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Beverly Hills Weekly
Beverly Hills, California
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July 21, 1994     Beverly Hills Weekly
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July 21, 1994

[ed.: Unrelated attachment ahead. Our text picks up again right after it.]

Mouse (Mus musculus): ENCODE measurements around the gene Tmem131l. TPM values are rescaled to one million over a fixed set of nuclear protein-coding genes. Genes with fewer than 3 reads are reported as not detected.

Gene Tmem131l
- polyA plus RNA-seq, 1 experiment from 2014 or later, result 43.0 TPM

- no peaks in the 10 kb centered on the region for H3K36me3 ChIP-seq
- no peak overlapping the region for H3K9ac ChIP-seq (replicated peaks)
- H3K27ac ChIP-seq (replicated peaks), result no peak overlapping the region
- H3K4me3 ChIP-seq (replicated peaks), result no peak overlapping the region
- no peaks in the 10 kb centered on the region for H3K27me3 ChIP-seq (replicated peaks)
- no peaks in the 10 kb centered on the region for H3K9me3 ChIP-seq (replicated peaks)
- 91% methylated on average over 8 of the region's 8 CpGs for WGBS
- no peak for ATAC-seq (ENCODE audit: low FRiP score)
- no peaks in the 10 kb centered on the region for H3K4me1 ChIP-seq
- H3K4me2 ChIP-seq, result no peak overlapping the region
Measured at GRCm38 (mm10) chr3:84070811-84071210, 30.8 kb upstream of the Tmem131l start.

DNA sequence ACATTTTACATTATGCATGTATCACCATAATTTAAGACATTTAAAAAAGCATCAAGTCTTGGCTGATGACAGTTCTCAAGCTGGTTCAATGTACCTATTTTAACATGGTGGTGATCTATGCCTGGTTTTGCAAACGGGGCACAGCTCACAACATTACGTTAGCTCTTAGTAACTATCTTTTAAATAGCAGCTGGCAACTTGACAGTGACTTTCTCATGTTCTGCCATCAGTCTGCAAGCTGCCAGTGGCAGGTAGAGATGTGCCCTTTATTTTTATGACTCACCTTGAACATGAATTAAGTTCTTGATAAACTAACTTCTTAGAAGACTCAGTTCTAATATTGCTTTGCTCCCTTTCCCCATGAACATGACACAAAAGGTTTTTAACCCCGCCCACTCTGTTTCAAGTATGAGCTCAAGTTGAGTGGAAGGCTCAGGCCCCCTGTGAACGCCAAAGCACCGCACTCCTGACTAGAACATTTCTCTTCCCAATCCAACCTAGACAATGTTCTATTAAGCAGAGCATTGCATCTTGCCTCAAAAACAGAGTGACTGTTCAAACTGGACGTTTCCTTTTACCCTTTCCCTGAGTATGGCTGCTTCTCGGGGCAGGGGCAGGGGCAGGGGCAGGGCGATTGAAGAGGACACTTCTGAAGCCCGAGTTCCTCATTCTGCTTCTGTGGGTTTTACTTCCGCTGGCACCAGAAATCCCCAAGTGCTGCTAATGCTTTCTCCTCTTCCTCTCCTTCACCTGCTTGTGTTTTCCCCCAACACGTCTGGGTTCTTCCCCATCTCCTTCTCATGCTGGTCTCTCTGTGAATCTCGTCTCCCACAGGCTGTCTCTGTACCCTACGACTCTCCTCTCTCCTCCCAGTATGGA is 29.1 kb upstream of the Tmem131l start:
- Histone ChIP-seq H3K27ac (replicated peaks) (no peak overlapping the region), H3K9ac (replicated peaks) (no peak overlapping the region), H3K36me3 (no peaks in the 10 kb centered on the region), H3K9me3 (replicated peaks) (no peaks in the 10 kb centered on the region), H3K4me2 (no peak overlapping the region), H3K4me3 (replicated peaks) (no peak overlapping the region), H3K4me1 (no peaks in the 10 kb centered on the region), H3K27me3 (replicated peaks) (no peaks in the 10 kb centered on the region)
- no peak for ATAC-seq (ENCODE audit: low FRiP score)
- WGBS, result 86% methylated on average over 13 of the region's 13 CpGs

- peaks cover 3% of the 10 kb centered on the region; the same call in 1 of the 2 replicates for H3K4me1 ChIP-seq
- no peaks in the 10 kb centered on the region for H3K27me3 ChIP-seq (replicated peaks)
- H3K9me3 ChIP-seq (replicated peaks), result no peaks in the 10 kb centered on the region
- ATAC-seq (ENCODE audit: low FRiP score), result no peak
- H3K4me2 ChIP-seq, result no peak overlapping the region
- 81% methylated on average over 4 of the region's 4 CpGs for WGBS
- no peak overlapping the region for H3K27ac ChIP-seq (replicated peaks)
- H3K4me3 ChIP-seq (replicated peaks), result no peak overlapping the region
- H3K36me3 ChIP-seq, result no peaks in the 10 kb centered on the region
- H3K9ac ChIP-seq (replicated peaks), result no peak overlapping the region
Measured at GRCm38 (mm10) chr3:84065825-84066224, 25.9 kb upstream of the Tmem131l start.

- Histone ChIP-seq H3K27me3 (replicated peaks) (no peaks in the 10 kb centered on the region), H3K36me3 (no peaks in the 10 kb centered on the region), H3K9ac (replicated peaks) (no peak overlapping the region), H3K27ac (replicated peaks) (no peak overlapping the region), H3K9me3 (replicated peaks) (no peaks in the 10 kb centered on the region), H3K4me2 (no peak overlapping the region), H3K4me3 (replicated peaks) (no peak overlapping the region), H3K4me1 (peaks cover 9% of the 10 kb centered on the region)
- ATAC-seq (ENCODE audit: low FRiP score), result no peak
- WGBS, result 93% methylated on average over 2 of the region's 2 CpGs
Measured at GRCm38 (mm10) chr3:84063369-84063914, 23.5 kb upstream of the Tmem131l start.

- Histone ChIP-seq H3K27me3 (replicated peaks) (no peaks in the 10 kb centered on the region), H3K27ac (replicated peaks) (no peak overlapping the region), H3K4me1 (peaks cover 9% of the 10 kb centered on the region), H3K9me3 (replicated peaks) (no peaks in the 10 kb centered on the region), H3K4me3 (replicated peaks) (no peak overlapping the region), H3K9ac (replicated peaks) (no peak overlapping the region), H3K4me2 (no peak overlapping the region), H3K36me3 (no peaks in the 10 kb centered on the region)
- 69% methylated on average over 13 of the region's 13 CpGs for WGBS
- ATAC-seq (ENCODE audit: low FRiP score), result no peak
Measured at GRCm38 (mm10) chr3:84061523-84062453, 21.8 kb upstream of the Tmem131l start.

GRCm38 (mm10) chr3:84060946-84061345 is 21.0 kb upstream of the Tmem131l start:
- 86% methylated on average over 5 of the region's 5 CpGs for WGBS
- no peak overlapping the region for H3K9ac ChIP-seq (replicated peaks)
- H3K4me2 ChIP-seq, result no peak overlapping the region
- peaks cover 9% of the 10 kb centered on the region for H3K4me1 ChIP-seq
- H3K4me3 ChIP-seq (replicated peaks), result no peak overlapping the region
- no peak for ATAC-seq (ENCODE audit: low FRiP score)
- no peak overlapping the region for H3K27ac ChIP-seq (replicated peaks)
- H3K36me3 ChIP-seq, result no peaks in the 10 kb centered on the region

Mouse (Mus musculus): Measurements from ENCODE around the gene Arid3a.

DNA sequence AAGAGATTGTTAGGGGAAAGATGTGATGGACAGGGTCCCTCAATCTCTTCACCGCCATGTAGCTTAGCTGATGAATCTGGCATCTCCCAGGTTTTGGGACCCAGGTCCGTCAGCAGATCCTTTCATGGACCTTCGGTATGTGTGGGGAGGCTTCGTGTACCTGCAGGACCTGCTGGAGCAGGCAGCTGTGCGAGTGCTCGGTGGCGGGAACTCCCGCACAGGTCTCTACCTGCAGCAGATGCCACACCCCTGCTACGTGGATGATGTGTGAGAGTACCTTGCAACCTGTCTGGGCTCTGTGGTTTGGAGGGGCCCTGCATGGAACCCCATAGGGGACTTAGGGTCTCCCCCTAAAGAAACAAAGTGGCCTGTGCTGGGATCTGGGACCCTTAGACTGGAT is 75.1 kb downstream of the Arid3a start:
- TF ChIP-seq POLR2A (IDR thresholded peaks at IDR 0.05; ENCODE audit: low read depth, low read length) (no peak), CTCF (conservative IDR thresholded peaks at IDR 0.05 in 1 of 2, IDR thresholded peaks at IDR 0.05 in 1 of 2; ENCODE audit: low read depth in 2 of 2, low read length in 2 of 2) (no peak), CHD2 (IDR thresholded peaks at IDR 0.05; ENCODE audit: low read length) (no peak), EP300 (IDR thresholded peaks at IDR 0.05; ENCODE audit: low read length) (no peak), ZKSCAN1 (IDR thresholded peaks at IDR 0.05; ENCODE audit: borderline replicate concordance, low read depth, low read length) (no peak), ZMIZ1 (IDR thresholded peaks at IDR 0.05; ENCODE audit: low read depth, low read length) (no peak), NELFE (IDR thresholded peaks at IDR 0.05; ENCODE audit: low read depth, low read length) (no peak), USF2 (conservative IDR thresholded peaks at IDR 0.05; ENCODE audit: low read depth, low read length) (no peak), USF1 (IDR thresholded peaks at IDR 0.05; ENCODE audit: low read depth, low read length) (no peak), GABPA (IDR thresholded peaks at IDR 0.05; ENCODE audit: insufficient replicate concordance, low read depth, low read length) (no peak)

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1 PAGE 12 BEVERLY HILLS NEWS i ,i =, im i I ii i s the Pdice Depaztnant facing a major shake up? Did m outside audit fred our police pco- tec kkqum? Reading the heaciles, and the Irst pam- grapl of the news reports on an outside study of police services in  community newspa- pers, induing our own, you might well believe that the study commissioned the city was ve  of our police departmer Not exactly. These are the precise words ofthe first sentence of the audit prepared by Towers Perrin: "The residents of Beverly Hills are well served by their police departmenC" And does this sound like a recommenda- tion for a ".shake up?" "Department employees -- sworn and civilian -- share a strong com- mitmant to providing "high quality services to Beverly Hills residents." There were specific recommendons for changes, some minor, some serious and some questionable. But the main thrust of the report gave our police very high marks. These con- dusions can also be found in the report: "The overall professionalism of Department staff has been matched by few of the more than 200 police departments the conslants have stud- ied over the last 25 years." The report urged more dvilian employee support to free sworn officers from office rou- nes. Them were some recomndm on the use of tschnical services, advice on han- dling of poiloe reports and managemant struc- ture, but most of these could probebly havo been made to any police departmer Whet the repod did not evaluate was the problems we face, not as an isolated commu- nity, but as pat of an urban area Bt is seri- ously under-protected, Suggosa we havo too m.my police, as the report indcated, flies in the face of the r of the needs and atti- tudes of our community. When the audit daims we can save heady $1 million by reducing staff and changing patrols to one person units, during certain hours, a cash-strapped city becomes interest- ed. The response of the police administration has been yen/open, very willing to consider all the recommendations, includng deployment. But I would not want to stand for election having voted to reduce the number of police in the department or  frequency and strength of paV. I had some doubts about the advisability and timing of the audit. The study was approved in the middle of a city council elec- tion. The dominating issue in that campaign was the relationship between the police oflrv cer's associon and Robert Tanenbaum, for- met mayor and courd member. Moraie in the departmant was not high. There were some lingering frustrations over cenact talks, the battlo with Tanartaum had escalated into a nasty brawl and there was a pecept that some ative jobs co be in jeopardy. "The overall professionalism of Department staff has been matched by few of the more than 200 police departments the consultants have studied over the last 25 years.' Even in the best of drcumstances, person- nel morale can be affected by these kinds of audts or management evaluations, and the timing wasn great. Although the report was very ttedng, it missed some truths about the department. Unlike my cities, our community has the is a yen/excegant chief, Marvin women ofthe sety, town. We want to see want more, not less. As for other aud/report, that we are of an urban area The essay are vice" and "concerns notwithstanding, thiS excessive. But it is and community response that drives When  pies for us to corn The report where approwiate, and women who they have and work in our dry, llq ften rll be talking with someone, or meet someone for the first time, and the conversation leads to, "where did you grow up?" Many of these people who are now IMng in SoulJ'n California are actually transplanted from another city or state. Some- times, however, I come across a true native Angelino, or better yet a naWe of Beverly Hills. Of course I never let the conversation end there. I love finding out what the city was like to these individuals, what their memodes are, and hearing about their family's personal story. Everyone's memories are quite different and very individual, and I'm like a sponge -- absorbing all I can. Ie always loved looking at old photos and family albums, even when I didn't know any of the people in them. I,e encouraged friends and acquaintances to share their photos with me. Recently I got a call from Milton Weiss, s/ing he had come across a photo, drca 1935, of his mother's restaurant located on Rodeo Drive. Some of you might recall "Mrs. Weiss' Hungarian Restaurant." It was located on the west side of the street at 309 N. Rodeo Dr., (now occupied by Hammadler-Schlem- met). Milton Weiss told me that although out of range in thisphoto, he remembered an old hitching post that stood outside their restau- rant. He told of the heneysudde arbor he remembered that led to  door, and it's sweet smell. He recalled that on any summer night one could smell the fragrance of orange uu 21-27, 1994 blossoms waltzing in across the canyons. Milton said that the house to the north of theirs was lived in by two Bevedy Hills schoul teachers, aml even/ night Joe Gebhad, the cop on the beat, would rattte everyone's doors to make sure they were locked. In the photo, and next door to his mother's restaurant, can be seen the Tobias Jewelry Store. Milton said he was sure the photo was taken around 1935 because when they moved in around 1930, the Tobias store was a vacant lot and remained that way for about four or five years. In fact, Milton recalled that in that vacant lot sat an old car. He purchased that car for $25. It was a U.S. Grant automobile, and I gather he was quite proud of that purchase. He proceeded to drive it off the lot, got it as far as the end of the lot when it died, never to move again under it's own power. He recalled that his mother had to pay to have someone tow it away. Milton has many fond memories of his family and those eady days in Beverly Hills. His father had a custom furniture shop on Bevedy Drive. In the early 1920s they lived in the front bungalow of a five-bungalow ceurt on the east side of what is now the famous Rodeo Drive. In those days most of the structures on Rodeo were small bungalow courts and two- story, wood-framed, turn-of-the-century hous- es. Dudng the crash of "29, barfs were dos- i all over the coumy, and Bevedy Hi was no excepth. The failure of two banks in Bev- edy Hills had deputed  Weiss of their herd-earned monies, and  caused their custom fumiture shop to dose. The Weiss Family was broke. Mrs. Weiss, known as "mama" to Milton, his two brothers, and  of their friands, was a great cook in her own home. In an effort to heip support the family, (the boys were at that time, 6, 12, and 18 years of age), she went to an agancy looking for a job as a cook. She was sent to the Beverly Hills home of the famous playwright, S.N. Behrman, who imme- diately hired her. Mr. Belxman's home was the meeting place of the greatest theatricel and literary artists of the time. They all adored "Mama" Weiss and her cooidng. Her success there was short4ived though for when Mr. Behrman finished his work, he sold his Beverly Hills house, and "la" was out of a job. Ever resourceful, she opened a restaurant in their home, using  Wing room and dining room for guests, and cooking in her tiny domestic She  making her wondeeful Aus- trian and Hungarian redpes. At that time, a complete lunch was 35 cer; d,xr was 65 cents, and that irled an appetizer, soup, salad, the entree, beverage, and a homemade dessert, in 1930, they borrowed $300 from silent film star Mary Miles Minter and were ble to move to larger quarters acroas the street This second  for Mama Weiss' Restaurant was pedec It wes a lwo-ston/, wood-framed house. were below, and above. It became the Hills locals', Ws true that the the fanous  nl know was that feed entire families at that Some of the their restaurant were Norma Shearer, Tom Hopa (ll  'd ) flounshed for 24 Papa Weiss retired. In the summer Weiss Family back ness "Writers' Building* Boulevard, two doo The Rayers has a but still features as veal er schnitzel. itago cbtm', Mon and Is greetg guests and table. Once again dlon ca-das on. "locals" for faces in  Bevey H